Church as/and Polity

Church as/and Polity May 11, 2017

In The Watershed of Modern Politics, the last of a trilogy on the emergence of modern political thought from the Latin Middle Ages, Francis Oakley observes that “arguments based on secular
political analogies, or arguments simply taking for granted something of a
constitutional overlap between political and ecclesiastical modes of government, had served as a mainstay of ecclesiological discourse, whether high papalist or constitutionalist” for many centuries, and persisted well into the nineteenth century (209-10).

Many historians acknowledge this “when it comes to the ideology of absolute monarchy and to the notion of sovereignty itself,” but Oakley emphasizes that ecclesiology was also important to “the emerging tradition of constitutionalism in the West, as also to the
process whereby the practices of representation and consent in the European kingdoms came gradually to be theorized.” He is referring to the conciliarist movement that developed in the aftermath of the Great Schism and “flourished during the era dominated by the Councils of Pisa
(1409), Constance (1414–18), Basel (1431–49) as well as by the so-called
conciliabulum of Pisa (1511–12).” He cites John
Neville Figgis’s observation conciliarism “raised the constitutionalism of the past three centuries to a higher power,
expressed it in a more universal form, and justified it on the grounds of
reason, policy and scripture” (210).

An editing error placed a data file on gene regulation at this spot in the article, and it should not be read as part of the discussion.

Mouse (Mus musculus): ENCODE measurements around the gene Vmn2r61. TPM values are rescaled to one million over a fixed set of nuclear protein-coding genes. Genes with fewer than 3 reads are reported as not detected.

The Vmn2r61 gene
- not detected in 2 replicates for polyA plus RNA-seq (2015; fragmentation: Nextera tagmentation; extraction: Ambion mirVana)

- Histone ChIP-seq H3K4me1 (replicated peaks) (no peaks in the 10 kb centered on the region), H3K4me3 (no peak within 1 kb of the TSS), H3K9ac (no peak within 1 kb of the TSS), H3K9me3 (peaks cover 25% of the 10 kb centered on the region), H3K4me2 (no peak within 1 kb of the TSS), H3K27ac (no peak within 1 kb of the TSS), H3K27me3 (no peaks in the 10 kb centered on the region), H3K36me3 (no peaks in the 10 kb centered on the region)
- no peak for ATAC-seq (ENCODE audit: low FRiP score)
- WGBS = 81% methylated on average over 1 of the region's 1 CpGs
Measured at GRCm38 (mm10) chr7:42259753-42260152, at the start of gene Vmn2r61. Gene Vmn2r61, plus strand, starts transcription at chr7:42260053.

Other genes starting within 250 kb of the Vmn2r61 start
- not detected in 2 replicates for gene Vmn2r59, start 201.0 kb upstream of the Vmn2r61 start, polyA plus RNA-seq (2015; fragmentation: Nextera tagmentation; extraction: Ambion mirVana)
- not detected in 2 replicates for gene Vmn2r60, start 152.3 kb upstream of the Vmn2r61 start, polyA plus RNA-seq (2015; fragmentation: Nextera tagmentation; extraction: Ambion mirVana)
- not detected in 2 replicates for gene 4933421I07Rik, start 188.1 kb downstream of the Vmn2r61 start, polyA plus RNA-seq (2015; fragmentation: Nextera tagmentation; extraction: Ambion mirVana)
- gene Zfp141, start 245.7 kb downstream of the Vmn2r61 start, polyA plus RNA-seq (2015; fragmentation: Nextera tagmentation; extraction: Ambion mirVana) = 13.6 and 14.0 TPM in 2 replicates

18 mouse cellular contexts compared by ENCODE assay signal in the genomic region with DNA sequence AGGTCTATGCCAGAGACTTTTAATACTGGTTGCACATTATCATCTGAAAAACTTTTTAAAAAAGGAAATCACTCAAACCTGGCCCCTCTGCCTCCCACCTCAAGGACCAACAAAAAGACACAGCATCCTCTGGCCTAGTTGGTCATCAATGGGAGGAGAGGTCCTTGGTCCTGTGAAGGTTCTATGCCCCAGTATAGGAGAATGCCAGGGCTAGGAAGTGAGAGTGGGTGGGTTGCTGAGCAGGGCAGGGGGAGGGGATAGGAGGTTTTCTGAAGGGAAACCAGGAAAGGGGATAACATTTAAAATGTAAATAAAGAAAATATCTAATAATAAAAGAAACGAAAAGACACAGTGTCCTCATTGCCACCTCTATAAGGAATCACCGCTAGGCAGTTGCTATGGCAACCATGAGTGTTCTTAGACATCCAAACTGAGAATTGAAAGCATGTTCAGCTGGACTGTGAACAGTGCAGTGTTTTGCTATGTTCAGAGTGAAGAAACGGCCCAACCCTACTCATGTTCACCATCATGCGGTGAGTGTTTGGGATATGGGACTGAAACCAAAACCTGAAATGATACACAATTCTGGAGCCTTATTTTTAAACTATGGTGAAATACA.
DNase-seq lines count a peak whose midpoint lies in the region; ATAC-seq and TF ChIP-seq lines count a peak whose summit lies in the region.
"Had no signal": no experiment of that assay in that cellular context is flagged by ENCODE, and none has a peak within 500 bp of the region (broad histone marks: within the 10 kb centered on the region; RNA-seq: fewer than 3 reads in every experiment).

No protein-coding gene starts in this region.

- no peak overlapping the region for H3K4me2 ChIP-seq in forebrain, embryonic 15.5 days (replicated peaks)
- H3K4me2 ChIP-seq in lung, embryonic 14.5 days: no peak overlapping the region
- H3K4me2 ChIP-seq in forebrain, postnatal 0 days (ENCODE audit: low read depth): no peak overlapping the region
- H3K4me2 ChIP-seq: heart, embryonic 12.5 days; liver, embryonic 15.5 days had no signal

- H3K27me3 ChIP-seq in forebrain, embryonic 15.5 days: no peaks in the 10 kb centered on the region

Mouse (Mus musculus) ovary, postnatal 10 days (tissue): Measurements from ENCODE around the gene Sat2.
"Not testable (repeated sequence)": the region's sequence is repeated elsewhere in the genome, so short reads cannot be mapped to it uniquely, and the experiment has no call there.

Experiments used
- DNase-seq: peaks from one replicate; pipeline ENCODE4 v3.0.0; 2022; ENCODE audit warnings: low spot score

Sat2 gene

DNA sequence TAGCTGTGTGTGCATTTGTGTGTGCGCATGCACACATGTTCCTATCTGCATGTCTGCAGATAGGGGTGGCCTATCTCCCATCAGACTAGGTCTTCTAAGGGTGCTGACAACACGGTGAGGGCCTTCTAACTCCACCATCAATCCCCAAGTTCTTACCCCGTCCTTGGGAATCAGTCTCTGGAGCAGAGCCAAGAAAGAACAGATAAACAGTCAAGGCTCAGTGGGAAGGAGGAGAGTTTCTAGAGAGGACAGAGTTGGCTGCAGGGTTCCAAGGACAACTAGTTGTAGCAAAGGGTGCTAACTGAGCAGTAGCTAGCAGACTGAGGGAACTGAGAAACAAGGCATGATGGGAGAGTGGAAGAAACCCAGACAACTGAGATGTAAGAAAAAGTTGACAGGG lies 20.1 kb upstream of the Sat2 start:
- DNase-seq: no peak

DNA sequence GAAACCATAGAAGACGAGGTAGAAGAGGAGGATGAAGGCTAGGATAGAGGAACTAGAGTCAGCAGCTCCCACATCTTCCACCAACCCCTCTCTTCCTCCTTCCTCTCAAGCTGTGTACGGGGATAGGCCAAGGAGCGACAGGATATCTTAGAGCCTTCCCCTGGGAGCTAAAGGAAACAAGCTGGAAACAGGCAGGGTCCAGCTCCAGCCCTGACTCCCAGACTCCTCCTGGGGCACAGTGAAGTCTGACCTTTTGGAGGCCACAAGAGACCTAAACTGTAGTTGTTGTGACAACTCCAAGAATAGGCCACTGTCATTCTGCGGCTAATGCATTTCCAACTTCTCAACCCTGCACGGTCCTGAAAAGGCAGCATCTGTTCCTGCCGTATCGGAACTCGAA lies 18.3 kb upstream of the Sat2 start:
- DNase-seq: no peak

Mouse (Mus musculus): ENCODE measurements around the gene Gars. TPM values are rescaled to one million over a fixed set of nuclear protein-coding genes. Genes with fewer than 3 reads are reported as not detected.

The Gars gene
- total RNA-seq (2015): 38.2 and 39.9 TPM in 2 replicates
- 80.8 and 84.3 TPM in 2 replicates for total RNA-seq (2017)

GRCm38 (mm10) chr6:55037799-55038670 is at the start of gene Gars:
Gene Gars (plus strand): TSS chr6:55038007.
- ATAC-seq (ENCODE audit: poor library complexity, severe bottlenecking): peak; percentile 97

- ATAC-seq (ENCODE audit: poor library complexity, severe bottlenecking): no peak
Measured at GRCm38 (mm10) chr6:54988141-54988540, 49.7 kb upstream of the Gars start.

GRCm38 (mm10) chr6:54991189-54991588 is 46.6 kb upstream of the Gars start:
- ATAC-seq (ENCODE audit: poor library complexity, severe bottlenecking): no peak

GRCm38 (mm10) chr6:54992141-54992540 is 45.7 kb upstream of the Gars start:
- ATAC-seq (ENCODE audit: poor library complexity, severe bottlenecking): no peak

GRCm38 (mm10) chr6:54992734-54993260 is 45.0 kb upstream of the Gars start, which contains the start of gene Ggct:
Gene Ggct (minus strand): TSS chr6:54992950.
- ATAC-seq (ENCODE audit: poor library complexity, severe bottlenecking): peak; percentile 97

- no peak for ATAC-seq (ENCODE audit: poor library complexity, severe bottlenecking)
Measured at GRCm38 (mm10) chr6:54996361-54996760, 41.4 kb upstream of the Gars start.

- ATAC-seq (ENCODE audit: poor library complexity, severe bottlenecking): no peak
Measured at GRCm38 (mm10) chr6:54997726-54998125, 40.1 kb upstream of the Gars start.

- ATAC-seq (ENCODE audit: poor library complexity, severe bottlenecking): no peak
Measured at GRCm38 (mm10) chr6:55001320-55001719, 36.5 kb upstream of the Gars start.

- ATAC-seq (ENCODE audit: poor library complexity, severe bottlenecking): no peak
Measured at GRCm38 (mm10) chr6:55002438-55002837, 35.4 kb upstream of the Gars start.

In Basel, for instance, some drew on analogies between the church and urban republics and communes to attribute “unlimited
jurisdiction to the Church­-in-­council, with the pope as its merely executive
servant (primus minister)” (232). Further,  “both John of Paris and Pierre d’Ailly had linked that oligarchic limitation with the notion of the church as a ‘mixed monarchy’” (249).

What might such a mixed constitution look like in the church? John Milbank sketches a portrait in one of the essays in The Future of Love. “Catholic Christianity,” he argues, carries a “classical tradition” of mixed government: “Democracy, which is ‘the rule of the Many,’ can only function without manipulation of opinion if it is balanced by an ‘aristocratic’ elements of the pursuit of truth and virtue for their own sake on the part of some people whose role is legitimate even if they remain only ‘the Few,’ although they should ideally be themselves the Many. Democracy equally requires the ‘monarchic’ sense of an architectonic imposition of intrinsic justice by a transcendent ‘One,’ however constituted, that is unmoved by either the prejudices of the few or those of the Many” (245).

The democratic dimension is pneumatological: “truth lies finally dispersed amongst the people (although they need the initial guidance of the virtuous) because the Holy Spirit speaks through the voice of all.” In this theological context, the old axiom of vox populi, vox Dei is true and “along legitimates democracy” (245).